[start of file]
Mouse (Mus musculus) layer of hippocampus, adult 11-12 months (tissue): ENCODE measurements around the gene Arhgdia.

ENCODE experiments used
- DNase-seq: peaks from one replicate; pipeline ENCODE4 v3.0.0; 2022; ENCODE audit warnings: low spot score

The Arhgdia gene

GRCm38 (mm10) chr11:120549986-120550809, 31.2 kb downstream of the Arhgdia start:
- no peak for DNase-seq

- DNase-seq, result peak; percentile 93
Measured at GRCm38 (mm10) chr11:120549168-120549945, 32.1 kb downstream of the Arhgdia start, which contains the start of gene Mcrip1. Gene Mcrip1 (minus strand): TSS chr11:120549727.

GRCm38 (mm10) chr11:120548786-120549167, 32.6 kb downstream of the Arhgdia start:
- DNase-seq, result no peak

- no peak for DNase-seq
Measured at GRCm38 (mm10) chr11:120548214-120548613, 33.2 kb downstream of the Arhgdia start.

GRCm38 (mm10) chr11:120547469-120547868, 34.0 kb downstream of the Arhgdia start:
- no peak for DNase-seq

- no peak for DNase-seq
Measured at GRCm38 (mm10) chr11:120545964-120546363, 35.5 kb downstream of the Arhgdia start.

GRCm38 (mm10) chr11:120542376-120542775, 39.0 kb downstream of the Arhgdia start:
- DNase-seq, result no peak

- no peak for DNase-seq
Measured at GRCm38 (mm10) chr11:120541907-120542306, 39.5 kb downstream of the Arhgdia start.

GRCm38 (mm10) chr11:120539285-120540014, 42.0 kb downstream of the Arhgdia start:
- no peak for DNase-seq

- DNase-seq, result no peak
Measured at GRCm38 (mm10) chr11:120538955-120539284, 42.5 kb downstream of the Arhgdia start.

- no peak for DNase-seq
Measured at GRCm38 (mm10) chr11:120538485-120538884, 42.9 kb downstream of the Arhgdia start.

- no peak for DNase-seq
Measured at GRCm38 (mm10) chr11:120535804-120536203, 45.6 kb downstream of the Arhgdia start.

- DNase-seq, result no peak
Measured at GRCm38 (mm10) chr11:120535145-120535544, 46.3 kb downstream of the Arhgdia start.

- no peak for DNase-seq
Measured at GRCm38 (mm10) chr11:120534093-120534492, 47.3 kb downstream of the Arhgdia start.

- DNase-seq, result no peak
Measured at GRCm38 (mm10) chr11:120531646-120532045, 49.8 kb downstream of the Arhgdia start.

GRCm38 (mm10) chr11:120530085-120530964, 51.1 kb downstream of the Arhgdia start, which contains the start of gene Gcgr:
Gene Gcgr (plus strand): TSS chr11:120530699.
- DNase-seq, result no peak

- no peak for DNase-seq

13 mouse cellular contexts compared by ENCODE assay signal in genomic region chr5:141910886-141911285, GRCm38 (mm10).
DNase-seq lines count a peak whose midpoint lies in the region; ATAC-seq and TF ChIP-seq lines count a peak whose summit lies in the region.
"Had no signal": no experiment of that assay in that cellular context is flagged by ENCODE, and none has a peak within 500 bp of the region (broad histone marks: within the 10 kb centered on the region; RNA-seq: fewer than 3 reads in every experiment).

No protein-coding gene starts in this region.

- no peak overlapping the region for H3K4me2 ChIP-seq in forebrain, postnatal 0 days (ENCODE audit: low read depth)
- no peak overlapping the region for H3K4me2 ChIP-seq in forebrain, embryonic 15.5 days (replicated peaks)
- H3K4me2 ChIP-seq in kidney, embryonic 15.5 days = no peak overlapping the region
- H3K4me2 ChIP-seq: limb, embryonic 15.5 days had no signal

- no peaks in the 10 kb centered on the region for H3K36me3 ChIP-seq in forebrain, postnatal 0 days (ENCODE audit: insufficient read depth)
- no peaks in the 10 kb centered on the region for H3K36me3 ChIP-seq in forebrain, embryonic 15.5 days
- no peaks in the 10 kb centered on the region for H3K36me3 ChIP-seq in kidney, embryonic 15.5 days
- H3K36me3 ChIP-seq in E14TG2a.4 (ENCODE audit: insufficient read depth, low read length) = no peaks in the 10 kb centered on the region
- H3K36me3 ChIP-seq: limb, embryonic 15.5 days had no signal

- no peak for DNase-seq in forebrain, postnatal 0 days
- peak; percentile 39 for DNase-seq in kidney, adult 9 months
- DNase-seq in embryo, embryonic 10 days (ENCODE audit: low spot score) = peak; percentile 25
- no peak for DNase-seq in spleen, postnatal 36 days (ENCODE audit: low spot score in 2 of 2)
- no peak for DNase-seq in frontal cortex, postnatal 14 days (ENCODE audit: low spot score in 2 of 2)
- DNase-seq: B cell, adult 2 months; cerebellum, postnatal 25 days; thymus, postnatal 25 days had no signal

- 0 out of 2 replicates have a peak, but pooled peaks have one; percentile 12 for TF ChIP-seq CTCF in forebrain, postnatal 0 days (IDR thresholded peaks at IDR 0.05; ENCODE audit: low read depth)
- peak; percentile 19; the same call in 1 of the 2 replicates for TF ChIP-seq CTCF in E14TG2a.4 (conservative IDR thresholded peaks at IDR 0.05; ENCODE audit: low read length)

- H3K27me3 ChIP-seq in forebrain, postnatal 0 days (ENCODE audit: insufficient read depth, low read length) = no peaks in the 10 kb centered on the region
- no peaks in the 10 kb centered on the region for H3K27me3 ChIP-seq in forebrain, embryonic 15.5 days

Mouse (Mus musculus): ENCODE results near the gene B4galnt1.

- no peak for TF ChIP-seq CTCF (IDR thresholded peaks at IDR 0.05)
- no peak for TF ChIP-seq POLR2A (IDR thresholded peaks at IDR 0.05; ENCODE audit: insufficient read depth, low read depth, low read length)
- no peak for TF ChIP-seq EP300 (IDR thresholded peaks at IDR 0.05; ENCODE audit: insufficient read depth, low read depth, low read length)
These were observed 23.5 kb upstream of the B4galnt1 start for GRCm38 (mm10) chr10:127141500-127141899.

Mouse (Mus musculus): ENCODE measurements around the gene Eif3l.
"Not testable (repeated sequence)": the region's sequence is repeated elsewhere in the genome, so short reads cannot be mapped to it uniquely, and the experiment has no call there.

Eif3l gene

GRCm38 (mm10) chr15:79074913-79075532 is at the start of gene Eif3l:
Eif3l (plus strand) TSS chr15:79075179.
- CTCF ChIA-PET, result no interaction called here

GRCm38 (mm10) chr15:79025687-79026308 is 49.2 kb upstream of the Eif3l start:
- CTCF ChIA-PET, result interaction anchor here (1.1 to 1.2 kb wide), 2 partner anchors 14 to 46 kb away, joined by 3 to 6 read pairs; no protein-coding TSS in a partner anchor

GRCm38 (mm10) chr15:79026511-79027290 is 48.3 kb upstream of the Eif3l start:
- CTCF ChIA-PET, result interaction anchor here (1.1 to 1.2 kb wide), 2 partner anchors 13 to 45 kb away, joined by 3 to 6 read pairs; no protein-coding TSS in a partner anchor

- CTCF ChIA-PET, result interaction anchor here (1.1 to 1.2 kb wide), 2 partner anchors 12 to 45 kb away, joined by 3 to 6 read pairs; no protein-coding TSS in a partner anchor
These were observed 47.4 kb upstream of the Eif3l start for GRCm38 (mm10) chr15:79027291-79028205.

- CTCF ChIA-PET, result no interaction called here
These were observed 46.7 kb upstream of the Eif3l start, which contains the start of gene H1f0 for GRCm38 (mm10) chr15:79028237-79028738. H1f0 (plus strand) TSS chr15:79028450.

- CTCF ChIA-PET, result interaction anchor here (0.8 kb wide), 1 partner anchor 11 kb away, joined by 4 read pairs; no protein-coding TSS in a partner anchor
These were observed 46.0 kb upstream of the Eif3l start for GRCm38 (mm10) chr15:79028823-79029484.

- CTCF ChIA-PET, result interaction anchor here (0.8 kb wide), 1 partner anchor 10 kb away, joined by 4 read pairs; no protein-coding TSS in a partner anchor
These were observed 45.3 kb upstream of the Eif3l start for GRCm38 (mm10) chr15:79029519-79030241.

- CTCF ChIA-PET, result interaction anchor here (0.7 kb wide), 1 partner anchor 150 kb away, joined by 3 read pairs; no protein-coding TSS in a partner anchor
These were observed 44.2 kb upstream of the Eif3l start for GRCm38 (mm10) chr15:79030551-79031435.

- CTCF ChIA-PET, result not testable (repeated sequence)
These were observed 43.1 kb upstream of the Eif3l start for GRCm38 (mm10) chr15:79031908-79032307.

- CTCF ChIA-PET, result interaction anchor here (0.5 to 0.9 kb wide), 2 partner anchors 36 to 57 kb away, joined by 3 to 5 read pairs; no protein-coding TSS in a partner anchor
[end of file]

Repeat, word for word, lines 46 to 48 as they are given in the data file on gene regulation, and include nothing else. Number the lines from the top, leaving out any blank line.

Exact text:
- H3K4me2 ChIP-seq: limb, embryonic 15.5 days had no signal

- no peaks in the 10 kb centered on the region for H3K36me3 ChIP-seq in forebrain, postnatal 0 days (ENCODE audit: insufficient read depth)
- no peaks in the 10 kb centered on the region for H3K36me3 ChIP-seq in forebrain, embryonic 15.5 days